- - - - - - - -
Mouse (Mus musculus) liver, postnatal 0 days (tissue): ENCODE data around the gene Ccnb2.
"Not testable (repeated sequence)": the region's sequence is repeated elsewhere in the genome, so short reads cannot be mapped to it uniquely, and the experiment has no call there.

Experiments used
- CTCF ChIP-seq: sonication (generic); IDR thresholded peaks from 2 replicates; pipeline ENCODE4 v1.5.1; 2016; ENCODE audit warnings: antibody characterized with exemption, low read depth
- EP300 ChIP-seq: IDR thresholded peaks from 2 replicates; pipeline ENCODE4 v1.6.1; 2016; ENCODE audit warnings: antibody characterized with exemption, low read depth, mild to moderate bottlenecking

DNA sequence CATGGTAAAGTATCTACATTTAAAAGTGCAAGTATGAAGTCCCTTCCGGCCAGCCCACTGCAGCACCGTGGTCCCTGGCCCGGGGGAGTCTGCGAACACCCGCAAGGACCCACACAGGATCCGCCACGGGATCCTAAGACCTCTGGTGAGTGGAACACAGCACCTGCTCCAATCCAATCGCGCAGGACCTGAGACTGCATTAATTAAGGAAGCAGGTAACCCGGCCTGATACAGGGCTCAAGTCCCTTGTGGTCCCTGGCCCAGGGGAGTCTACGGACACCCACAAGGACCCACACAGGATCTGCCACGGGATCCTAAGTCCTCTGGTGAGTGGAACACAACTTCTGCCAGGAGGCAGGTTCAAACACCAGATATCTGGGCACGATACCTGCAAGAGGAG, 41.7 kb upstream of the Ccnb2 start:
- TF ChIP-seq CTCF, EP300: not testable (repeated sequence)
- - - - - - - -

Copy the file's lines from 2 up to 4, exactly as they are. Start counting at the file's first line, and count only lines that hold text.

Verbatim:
"Not testable (repeated sequence)": the region's sequence is repeated elsewhere in the genome, so short reads cannot be mapped to it uniquely, and the experiment has no call there.

Experiments used
- CTCF ChIP-seq: sonication (generic); IDR thresholded peaks from 2 replicates; pipeline ENCODE4 v1.5.1; 2016; ENCODE audit warnings: antibody characterized with exemption, low read depth